'Reminiscent of hell' was how the UN panel on Sri Lanka’s accountability issues described a day in May 2009, the last leg of the civil war. In its report made public by the UN on April 25, the panel said that due to the lack of space in one of the Sri Lankan government designated no-fire zones in north-east, civilians had nowhere to hide from the shelling, which came from all sides. This part of the report focussed on the period between May 13 and 18, 2009 and included shelling of hospitals. The panel accused the Sri Lankan government of killing civilians through indiscriminate shelling.
“Shells rained down everywhere and bullets whizzed through the air. Many died and were buried under their bunkers and shelters, without their deaths being recorded. Black smoke and the stench of dead bodies filled the air. Some people begged for food for their starving children or for help for the wounded or dying. The scene was described as reminiscent of hell.”
According to the panel, despite desperate phone calls to the Sri Lankan Army by doctors and the additional government agent, the shelling continued. In the report, the panel attached few photographs of the no-fire zones to indicate the destruction. One such image from April 2009 showed bodies of children inside a temporary shelter, destroyed by shelling. The UN panel attributed the picture to an unidentified photographer. The panel claimed that over 2,300 individuals/organisations made 4,000 oral and written submissions. Under the confidentiality clause, identities of those who deposed before the panel would be protected, in some cases even for next 20 years. The panel chaired by Marzuki Darusman, Indonesian expert on international humanitarian laws, was commissioned last June by UN secretary-general Ban ki-Moon to study Sri Lanka’s civil war between September 2008 and May 19, 2009 – the most intense, most violent phase. While an actual figure of civilian casualties could not be reached by the panel, it said, it could not rule out 40,000 civilian deaths then.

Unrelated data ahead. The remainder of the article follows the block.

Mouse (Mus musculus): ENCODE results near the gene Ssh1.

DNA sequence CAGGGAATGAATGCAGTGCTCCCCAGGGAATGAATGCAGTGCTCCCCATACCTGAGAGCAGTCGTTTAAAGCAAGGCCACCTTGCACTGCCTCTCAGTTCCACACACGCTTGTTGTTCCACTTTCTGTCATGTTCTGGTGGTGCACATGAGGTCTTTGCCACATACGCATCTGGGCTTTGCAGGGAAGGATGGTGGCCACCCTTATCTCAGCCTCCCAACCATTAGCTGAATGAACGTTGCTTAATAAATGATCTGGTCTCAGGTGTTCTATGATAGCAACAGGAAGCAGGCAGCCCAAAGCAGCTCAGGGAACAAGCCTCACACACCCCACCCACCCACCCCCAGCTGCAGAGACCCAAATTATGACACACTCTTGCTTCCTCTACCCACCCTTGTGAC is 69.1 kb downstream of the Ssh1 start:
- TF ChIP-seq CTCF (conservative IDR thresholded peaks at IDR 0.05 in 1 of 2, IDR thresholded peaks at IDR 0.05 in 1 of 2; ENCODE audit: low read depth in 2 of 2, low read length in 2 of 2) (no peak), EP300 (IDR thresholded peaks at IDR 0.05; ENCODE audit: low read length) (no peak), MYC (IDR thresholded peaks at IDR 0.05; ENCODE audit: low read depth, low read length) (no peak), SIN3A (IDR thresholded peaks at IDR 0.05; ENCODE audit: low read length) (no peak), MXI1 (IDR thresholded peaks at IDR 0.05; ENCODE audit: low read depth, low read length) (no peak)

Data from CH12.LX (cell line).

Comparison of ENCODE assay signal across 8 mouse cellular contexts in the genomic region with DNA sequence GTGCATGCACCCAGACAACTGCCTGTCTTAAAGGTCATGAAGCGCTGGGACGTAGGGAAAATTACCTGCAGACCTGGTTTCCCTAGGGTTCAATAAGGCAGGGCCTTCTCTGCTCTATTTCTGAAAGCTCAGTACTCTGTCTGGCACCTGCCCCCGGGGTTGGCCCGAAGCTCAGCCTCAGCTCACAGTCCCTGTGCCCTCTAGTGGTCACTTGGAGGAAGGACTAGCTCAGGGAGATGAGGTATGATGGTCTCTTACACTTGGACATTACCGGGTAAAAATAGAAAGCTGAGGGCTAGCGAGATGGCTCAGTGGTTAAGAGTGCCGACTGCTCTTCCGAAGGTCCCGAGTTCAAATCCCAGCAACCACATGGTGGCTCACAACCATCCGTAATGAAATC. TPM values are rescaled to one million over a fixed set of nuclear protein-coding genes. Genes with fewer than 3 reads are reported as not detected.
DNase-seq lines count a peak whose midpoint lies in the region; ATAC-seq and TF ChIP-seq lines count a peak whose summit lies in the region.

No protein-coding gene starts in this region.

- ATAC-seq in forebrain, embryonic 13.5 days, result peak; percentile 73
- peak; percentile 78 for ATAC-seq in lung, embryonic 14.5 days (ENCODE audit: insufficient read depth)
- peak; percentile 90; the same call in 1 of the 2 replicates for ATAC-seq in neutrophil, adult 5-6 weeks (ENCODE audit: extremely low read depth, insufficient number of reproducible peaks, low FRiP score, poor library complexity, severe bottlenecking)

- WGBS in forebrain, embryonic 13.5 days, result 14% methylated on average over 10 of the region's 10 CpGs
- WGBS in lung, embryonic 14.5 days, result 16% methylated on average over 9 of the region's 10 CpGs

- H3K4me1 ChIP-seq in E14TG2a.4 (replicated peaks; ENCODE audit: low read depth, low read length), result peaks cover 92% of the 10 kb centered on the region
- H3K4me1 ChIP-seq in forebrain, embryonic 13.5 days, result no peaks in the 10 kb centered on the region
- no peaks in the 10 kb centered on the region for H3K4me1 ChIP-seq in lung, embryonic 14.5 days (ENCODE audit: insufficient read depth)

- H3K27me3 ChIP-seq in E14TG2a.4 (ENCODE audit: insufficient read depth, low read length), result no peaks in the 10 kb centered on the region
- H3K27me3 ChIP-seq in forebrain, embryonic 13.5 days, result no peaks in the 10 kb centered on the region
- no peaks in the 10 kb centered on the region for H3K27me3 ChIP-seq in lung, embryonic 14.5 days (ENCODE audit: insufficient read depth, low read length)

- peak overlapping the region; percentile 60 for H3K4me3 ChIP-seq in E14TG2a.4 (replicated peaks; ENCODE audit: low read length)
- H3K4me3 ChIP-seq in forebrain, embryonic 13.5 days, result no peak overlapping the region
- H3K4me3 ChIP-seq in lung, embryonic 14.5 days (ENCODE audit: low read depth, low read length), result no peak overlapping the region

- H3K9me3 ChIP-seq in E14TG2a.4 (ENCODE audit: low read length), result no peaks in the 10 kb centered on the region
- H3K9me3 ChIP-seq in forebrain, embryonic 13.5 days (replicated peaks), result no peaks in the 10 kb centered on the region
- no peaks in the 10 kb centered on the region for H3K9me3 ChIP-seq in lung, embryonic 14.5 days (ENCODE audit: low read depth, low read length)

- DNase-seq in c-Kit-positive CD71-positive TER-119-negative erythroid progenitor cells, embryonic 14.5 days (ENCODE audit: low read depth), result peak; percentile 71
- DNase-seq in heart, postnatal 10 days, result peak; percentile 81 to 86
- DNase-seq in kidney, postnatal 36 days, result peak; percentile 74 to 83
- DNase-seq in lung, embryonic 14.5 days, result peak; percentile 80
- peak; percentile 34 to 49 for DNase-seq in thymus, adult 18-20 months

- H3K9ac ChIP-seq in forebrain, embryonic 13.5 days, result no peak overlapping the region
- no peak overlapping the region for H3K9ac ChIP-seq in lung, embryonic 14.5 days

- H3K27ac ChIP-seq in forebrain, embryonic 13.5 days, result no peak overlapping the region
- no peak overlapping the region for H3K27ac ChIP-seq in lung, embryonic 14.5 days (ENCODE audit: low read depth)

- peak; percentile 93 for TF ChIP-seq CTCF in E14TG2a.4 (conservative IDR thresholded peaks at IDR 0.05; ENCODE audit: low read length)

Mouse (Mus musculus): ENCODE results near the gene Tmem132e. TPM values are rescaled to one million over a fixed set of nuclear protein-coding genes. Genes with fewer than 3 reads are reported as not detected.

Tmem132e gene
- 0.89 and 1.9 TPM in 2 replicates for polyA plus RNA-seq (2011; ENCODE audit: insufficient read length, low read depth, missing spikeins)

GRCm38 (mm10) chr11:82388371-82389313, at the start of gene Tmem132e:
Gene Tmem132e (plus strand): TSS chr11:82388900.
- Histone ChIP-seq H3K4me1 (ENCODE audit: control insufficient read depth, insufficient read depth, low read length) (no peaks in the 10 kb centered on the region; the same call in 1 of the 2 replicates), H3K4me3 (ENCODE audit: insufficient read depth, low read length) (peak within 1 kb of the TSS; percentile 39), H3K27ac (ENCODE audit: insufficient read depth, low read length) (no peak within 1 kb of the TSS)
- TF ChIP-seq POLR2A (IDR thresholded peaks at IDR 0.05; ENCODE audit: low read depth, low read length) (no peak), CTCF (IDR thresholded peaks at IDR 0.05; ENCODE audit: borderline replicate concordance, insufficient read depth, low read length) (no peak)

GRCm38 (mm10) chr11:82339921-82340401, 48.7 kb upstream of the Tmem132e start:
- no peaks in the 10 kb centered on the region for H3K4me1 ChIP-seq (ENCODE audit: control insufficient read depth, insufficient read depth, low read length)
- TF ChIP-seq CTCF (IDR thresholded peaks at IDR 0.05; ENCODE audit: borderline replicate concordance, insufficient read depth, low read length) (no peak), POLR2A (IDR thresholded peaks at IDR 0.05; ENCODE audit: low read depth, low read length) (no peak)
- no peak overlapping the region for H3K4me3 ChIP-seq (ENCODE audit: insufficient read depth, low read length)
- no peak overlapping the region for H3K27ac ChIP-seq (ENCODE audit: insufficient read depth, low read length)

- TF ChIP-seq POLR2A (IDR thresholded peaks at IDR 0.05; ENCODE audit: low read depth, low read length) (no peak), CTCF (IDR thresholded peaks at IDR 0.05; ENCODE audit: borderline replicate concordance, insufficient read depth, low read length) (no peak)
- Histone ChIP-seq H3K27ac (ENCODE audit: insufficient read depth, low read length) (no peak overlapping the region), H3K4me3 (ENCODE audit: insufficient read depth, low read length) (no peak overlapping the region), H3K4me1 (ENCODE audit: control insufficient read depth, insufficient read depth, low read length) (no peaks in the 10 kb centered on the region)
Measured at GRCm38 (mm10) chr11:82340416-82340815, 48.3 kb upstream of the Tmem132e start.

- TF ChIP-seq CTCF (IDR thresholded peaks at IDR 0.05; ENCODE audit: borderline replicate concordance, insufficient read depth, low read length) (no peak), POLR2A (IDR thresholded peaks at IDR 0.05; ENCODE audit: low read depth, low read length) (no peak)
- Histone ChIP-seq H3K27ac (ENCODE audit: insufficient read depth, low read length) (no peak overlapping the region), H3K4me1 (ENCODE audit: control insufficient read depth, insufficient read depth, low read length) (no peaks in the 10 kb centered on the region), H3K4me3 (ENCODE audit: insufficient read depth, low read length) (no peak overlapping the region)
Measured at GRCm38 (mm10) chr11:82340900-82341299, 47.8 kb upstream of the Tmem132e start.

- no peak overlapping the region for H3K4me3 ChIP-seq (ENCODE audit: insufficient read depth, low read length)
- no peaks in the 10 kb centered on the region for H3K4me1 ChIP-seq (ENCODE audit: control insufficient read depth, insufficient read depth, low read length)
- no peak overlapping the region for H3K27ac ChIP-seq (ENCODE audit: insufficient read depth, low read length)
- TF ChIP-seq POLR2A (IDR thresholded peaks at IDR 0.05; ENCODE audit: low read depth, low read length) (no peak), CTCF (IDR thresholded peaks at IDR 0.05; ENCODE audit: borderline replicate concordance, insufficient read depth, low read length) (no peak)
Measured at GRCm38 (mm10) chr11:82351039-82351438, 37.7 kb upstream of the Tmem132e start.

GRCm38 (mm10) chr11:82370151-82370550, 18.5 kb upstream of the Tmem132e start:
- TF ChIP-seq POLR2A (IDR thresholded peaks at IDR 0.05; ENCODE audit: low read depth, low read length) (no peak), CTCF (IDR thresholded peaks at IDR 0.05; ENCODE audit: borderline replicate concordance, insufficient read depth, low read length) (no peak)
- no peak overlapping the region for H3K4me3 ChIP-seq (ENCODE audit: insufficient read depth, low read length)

The north’s Tamil population that lived in LTTE-controlled areas and faced repeated displacements in recent years due to the erstwhile rebel leadership’s movements as the Sri Lankan armed forces seized area after area, were caught in a deathly trap in the final days of the war. As the situation in the no-fire zones worsened, large number of civilians tried to escape from the rebel-controlled areas, but, according to the UN panel, the LTTE prevented this with “increasing brutality.” “Some LTTE cadres would let fleeing civilians through, but others opened fire on them with AK47s, killing men, women and children alike.” With the LTTE losing its cadres in the war, it became desperate for new fighters and forcibly took away young even under-aged Tamils to be “used in the first lines of defence.” The panel also alleged that the Sri Lankan government “downplayed” the number of civilians present in the LTTE-controlled areas, between January and May 2009, so as to “restrict the amount of humanitarian assistance” in the form of food and medicines to those areas. At the end of war, there were around 300,000 internally displaced persons in government camps.